This irritation of nearby nerves can lead to numbness or weakness in the area of the body that correlates with the affected nerves. These symptoms can mimic those of MS. That being said, with a herniated disc, a person usually has acute pain, which is not seen in MS. Moreover, a herniated disc can be diagnosed on an MRI of the spine.

Like vitamin B12 deficiency, a herniated disc is usually a more benign condition than MS and it is common—but it can also co-exist with MS. In fact, it would not be unusual for a doctor to see a person with MS, who also at some point in their lifetime developed vitamin B12 deficiency or a herniated disc.

It is also important to note that an MRI done on a person with MS (for purposes related to their MS) may incidentally show a herniated disc. Not all herniated discs cause symptoms, and in these cases, you just leave it alone.

Another common condition of the spine that can cause neurologic symptoms similar to MS is cervical spondylitis, which is arthritis of the neck that occurs with normal aging.

Rarely, another structural problem within the spine like a tumor can mimic symptoms of MS. Again, an MRI of the spine can help differentiate these structural spine problems from an inflammatory disease like multiple sclerosis.

A variety of infections can cause neurologic symptoms that mimic those seen in MS. Two classic examples are Lyme disease and syphilis.

Lyme disease is a tick-borne illness that affects the nervous system in about 10 to 15 percent of people infected with it. Lyme disease can be confused with MS because an MRI of the brain of a person infected with Lyme disease can look similar to the brain MRI of a person with MS. In addition, findings from a spinal tap can be similar in MS and Lyme diseases, as cerebrospinal fluid samples can be positive for a type of protein called an oligoclonal band.

Differentiating between the two requires a careful neurologic exam and possibly some additional tests, like testing for the antibody to Borrelia burgdorferi (the bacteria that causes Lyme disease) in the blood and/or cerebrospinal fluid.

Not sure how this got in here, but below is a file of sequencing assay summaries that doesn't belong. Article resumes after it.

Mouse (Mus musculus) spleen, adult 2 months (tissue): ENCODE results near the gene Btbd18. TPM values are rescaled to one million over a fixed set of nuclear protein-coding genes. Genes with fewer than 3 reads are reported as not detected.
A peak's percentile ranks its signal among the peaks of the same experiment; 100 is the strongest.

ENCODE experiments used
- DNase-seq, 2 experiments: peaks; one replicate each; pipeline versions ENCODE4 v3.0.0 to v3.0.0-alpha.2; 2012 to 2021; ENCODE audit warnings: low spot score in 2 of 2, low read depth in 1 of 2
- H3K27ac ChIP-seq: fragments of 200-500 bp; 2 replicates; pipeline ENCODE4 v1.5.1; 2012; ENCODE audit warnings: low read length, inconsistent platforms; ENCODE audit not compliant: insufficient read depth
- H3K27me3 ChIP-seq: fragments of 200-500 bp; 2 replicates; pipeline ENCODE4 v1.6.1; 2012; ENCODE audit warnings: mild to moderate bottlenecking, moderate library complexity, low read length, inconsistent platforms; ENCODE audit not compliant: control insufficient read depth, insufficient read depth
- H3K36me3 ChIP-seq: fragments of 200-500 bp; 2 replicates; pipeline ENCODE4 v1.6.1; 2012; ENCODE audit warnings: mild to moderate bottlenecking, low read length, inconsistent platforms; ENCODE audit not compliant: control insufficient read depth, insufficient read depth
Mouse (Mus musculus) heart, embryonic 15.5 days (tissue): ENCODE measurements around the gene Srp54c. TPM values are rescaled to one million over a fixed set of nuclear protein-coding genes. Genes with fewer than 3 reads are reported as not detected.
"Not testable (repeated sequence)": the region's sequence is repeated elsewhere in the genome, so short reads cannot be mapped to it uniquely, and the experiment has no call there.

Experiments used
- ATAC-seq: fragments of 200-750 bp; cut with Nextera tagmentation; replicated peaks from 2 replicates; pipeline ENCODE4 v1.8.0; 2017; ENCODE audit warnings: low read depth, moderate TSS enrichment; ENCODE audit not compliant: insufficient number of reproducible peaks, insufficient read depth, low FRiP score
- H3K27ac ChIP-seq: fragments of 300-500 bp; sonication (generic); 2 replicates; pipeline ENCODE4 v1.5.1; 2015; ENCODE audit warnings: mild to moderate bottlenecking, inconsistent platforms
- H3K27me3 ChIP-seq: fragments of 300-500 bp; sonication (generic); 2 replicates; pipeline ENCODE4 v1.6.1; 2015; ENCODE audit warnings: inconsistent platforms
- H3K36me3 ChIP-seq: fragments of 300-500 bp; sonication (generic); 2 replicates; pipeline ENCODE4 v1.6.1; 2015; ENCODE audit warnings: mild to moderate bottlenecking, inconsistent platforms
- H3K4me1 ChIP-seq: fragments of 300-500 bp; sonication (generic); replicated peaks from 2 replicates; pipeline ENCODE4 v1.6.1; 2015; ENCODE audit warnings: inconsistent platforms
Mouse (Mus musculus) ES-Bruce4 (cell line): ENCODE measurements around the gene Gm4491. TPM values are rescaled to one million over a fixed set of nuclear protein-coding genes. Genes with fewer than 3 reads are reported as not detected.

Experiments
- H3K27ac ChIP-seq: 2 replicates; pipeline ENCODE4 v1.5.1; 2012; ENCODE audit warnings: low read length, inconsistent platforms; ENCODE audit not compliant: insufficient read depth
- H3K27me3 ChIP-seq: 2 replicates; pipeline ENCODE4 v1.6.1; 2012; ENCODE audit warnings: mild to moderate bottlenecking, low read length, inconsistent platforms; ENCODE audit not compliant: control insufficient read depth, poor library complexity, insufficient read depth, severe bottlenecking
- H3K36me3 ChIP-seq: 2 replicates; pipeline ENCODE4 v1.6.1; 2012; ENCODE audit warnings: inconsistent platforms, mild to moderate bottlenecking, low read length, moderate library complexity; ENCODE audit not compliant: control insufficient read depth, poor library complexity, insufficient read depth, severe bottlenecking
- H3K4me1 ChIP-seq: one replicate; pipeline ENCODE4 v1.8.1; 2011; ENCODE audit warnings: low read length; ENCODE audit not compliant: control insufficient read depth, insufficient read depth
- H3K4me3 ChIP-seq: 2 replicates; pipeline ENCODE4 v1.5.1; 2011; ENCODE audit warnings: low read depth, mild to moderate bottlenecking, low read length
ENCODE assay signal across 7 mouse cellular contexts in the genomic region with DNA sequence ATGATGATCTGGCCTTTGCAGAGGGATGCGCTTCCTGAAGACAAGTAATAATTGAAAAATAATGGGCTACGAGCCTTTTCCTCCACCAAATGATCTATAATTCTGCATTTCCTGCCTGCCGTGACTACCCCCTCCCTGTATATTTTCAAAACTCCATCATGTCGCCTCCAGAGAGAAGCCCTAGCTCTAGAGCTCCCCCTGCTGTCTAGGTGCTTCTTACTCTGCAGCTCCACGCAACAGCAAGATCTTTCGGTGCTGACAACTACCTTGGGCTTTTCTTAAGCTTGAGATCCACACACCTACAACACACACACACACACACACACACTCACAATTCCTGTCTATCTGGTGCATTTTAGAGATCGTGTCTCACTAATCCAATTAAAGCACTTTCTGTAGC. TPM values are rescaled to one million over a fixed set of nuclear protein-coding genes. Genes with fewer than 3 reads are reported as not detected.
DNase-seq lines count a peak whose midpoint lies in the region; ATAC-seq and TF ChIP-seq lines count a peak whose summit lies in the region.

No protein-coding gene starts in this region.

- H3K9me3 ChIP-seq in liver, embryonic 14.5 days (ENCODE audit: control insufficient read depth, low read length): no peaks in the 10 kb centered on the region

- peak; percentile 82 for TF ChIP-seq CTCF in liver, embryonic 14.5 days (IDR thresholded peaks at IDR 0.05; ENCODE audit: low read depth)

Syphilis, a sexually transmitted infection, can cause neurologic symptoms like memory problems, slurred speech, tremor, sensory disturbances, and difficulties walking. Syphilis-related antibodies in the bloodstream or cerebrospinal fluid can help distinguish syphilis from MS.

Autoimmune Diseases
A number of autoimmune diseases may cause neurologic symptoms similar to those seen in MS. For example, sarcoidosis, Sjogren's syndrome, and systemic lupus erythematosus can all cause transverse myelitis—a rare neurological condition characterized by inflammation spread across a segment of the spinal cord. Transverse myelitis is also seen in multiple sclerosis.

Sometimes it is fairly simple for a neurologist to differentiate MS from another autoimmune disease.  For instance, lupus as the cause of neurologic symptoms is more likely than MS if a person also tests positive for specific lupus-related blood tests like antibodies to double stranded DNA. Lupus would also be more likely if that person had other lupus-related symptoms like joint pains, anemia, or kidney problems.

Story Source: The above story is based on materials provided by VERYWELL
Note: Materials may be edited for content and length